Often, Catholic liturgy has a physical presence, which we have been missing this past year. Ordinarily, we are anointed with chrism when we are baptized or when we are sick, blessed with ashes at the beginning of Lent, and renew our baptism with water at the Easter liturgy.

In the maelstrom of COVID-19 and all that it has wrought, it is essential to recall these traditions, as we ordinarily practice them, and to understand how they both reflect and support our journey toward holiness. It is easy to forget death and redemption when the bodies of the dead are kept from us and final rites are so abbreviated. Grief, at a distance, will inevitably numb us to love and connection with each other.

Ethical actions are not usually "crisis" decisions, although they may seem to be that for those in the midst of difficult choices. In fact, it is our daily habits, our virtues and vices, that most effectively define our moral lives. In crisis, we usually default to the choices that we make day-to-day.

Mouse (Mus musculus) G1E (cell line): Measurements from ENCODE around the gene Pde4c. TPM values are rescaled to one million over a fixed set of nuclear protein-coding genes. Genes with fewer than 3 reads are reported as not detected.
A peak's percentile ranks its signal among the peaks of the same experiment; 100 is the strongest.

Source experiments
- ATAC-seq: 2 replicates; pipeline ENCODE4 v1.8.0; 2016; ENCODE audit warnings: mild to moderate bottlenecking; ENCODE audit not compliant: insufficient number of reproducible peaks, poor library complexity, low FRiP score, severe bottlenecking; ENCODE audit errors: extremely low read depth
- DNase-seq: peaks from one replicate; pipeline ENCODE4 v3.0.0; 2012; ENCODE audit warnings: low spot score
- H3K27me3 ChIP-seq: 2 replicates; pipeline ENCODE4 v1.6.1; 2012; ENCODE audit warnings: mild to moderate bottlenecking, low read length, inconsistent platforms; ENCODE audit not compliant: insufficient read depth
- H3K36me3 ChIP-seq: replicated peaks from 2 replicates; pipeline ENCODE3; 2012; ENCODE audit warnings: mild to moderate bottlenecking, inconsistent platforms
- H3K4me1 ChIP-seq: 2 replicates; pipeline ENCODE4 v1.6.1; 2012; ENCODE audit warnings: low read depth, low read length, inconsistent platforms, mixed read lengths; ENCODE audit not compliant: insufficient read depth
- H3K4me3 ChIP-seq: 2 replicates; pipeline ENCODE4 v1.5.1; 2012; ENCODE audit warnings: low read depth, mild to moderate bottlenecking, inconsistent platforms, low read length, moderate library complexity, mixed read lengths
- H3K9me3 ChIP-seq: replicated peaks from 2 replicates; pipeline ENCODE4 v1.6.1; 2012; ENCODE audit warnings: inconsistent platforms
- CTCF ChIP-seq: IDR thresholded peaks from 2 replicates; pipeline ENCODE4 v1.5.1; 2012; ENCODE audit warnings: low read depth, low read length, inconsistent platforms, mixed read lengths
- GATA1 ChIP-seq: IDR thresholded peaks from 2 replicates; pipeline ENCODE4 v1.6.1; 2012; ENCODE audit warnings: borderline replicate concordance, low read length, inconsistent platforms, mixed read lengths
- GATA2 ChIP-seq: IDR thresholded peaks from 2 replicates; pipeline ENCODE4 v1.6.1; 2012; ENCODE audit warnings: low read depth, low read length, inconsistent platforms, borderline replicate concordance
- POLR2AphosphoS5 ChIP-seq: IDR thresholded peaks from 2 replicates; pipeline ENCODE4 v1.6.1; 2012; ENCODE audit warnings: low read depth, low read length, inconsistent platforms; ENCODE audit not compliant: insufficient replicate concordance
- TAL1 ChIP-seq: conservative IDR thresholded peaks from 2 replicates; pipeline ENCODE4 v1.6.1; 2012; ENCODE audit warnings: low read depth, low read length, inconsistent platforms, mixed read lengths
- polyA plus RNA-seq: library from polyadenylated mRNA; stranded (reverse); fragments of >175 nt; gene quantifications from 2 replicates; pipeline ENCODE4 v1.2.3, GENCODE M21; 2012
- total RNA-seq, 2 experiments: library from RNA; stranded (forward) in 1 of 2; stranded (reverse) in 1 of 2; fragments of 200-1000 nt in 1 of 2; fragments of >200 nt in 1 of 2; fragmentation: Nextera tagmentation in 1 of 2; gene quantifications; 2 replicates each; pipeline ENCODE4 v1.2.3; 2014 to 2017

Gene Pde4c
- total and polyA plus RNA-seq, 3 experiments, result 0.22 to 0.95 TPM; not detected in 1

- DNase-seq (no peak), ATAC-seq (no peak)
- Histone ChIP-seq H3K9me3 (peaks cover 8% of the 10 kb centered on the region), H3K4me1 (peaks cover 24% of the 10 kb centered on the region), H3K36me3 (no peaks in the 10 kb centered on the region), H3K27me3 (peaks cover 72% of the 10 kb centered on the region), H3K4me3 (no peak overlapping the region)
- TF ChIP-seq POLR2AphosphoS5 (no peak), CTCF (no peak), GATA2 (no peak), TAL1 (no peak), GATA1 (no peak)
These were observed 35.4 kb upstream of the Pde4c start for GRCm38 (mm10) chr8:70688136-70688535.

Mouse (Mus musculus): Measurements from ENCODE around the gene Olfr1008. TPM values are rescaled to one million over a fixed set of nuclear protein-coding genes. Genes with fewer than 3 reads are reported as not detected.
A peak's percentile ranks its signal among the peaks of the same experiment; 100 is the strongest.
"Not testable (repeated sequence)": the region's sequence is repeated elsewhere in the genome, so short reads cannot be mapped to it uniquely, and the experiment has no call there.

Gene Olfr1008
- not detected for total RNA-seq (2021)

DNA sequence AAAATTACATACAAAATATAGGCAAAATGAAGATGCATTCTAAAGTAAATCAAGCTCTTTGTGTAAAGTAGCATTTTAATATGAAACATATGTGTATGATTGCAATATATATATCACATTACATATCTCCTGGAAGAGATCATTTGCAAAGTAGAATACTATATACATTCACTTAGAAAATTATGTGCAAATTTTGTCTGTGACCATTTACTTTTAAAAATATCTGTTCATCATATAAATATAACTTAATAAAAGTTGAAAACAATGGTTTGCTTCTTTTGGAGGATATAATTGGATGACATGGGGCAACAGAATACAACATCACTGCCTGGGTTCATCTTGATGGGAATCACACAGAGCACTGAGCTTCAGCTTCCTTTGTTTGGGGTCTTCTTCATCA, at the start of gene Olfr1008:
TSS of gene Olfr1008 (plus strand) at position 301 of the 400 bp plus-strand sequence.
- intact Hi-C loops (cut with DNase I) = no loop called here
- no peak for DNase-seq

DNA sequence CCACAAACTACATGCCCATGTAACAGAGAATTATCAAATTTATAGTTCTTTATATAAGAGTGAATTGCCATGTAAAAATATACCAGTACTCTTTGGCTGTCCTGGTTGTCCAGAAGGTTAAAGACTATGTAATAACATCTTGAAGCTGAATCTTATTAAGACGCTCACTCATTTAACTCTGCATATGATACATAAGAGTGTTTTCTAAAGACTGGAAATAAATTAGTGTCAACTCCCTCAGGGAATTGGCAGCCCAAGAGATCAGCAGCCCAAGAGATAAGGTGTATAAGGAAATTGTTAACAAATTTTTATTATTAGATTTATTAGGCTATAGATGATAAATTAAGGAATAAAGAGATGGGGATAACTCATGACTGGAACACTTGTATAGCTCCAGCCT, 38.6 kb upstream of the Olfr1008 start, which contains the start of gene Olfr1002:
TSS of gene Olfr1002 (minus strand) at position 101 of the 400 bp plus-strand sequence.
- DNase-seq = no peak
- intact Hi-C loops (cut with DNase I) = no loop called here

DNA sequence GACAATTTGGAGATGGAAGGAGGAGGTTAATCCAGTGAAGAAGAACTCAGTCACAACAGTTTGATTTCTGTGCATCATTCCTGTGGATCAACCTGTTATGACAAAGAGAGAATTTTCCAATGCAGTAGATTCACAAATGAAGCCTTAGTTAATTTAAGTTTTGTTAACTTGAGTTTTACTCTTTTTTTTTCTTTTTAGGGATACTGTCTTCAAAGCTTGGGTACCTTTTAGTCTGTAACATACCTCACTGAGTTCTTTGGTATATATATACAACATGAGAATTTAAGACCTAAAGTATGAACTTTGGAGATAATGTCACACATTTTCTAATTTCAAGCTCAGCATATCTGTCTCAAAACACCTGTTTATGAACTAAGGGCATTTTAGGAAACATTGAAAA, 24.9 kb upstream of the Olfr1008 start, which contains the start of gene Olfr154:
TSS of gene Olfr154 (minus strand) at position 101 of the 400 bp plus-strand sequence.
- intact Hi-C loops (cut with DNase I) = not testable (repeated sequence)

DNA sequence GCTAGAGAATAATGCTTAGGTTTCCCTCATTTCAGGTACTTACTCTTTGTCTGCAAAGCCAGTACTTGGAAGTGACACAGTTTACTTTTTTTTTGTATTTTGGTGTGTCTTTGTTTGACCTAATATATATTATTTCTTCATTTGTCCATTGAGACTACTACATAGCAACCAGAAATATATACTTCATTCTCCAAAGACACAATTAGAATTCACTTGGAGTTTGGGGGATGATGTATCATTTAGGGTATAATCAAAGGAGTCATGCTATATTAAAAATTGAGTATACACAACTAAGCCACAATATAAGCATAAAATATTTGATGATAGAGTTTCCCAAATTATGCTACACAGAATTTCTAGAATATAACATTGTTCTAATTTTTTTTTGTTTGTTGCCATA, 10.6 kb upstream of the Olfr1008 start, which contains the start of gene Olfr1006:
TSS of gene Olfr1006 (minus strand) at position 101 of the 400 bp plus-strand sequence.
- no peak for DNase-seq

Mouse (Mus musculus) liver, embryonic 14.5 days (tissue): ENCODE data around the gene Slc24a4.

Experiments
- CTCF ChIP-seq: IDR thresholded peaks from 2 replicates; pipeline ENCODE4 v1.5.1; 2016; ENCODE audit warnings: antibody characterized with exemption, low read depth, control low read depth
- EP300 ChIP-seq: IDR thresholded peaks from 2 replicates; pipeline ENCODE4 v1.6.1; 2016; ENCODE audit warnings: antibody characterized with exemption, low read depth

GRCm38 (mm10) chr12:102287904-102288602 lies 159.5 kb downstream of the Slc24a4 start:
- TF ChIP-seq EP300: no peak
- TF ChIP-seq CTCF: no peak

In my work as a clinical ethicist on critical care floors, my conversation with a family who had to make difficult decisions about the care of their loved one inevitably turned toward trying to understand how that person made their own choices. We, the care team, would ask the family about what the person valued and how they lived. These conversations were often more about listening than speaking.1

What may have seemed to be extraordinary decisions for the family were often not that at all. Their duty, often, was simply to discern and honor the wishes of the dying. Accompaniment is usually what is necessary, rather than heroic decisions.

Catholic ethics navigates the difficulties of how to act, but it never changes the primary goal of our lives. So, what is the purpose of the pattern of our liturgical traditions and how do they relate to ethics?